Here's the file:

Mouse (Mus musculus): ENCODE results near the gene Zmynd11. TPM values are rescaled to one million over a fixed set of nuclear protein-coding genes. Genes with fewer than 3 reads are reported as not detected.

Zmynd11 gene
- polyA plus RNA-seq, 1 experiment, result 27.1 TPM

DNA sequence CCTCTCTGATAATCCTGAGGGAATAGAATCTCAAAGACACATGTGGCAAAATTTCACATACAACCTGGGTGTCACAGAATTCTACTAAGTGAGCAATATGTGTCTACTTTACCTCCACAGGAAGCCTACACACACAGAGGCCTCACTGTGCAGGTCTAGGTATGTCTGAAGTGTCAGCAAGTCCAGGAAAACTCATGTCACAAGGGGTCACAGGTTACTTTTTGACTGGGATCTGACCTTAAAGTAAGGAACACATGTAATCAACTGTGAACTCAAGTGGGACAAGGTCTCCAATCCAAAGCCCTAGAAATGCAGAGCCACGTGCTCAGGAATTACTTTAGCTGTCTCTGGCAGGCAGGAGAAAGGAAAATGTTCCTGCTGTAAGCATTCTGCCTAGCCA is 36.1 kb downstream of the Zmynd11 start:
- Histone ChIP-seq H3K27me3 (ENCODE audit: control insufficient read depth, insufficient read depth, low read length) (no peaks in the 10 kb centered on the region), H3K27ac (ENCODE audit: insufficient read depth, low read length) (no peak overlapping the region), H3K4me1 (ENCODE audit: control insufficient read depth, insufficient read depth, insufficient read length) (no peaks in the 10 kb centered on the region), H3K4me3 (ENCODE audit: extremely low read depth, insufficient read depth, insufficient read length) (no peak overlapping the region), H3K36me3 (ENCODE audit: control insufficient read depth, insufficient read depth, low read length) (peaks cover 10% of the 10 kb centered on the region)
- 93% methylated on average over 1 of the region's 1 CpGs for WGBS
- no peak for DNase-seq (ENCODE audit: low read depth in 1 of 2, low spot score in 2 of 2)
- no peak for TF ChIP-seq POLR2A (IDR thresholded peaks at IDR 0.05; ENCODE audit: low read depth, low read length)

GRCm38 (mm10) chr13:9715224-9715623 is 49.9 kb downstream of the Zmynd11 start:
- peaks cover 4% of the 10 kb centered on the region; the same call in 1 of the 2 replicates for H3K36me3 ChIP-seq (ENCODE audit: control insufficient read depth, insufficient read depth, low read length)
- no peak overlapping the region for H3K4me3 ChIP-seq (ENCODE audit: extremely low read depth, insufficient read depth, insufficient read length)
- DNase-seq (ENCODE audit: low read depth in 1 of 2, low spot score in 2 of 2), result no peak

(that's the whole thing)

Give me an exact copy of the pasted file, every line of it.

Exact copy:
Mouse (Mus musculus): ENCODE results near the gene Zmynd11. TPM values are rescaled to one million over a fixed set of nuclear protein-coding genes. Genes with fewer than 3 reads are reported as not detected.

Zmynd11 gene
- polyA plus RNA-seq, 1 experiment, result 27.1 TPM

DNA sequence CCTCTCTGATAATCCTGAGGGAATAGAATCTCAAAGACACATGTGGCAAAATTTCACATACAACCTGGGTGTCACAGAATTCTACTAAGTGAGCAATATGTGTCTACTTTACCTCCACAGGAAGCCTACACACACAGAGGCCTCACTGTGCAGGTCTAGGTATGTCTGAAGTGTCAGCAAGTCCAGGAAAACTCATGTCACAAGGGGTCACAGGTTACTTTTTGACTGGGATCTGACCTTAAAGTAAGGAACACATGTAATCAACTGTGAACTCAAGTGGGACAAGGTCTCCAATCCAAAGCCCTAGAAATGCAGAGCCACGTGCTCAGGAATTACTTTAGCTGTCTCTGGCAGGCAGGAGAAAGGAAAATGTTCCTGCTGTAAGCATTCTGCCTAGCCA is 36.1 kb downstream of the Zmynd11 start:
- Histone ChIP-seq H3K27me3 (ENCODE audit: control insufficient read depth, insufficient read depth, low read length) (no peaks in the 10 kb centered on the region), H3K27ac (ENCODE audit: insufficient read depth, low read length) (no peak overlapping the region), H3K4me1 (ENCODE audit: control insufficient read depth, insufficient read depth, insufficient read length) (no peaks in the 10 kb centered on the region), H3K4me3 (ENCODE audit: extremely low read depth, insufficient read depth, insufficient read length) (no peak overlapping the region), H3K36me3 (ENCODE audit: control insufficient read depth, insufficient read depth, low read length) (peaks cover 10% of the 10 kb centered on the region)
- 93% methylated on average over 1 of the region's 1 CpGs for WGBS
- no peak for DNase-seq (ENCODE audit: low read depth in 1 of 2, low spot score in 2 of 2)
- no peak for TF ChIP-seq POLR2A (IDR thresholded peaks at IDR 0.05; ENCODE audit: low read depth, low read length)

GRCm38 (mm10) chr13:9715224-9715623 is 49.9 kb downstream of the Zmynd11 start:
- peaks cover 4% of the 10 kb centered on the region; the same call in 1 of the 2 replicates for H3K36me3 ChIP-seq (ENCODE audit: control insufficient read depth, insufficient read depth, low read length)
- no peak overlapping the region for H3K4me3 ChIP-seq (ENCODE audit: extremely low read depth, insufficient read depth, insufficient read length)
- DNase-seq (ENCODE audit: low read depth in 1 of 2, low spot score in 2 of 2), result no peak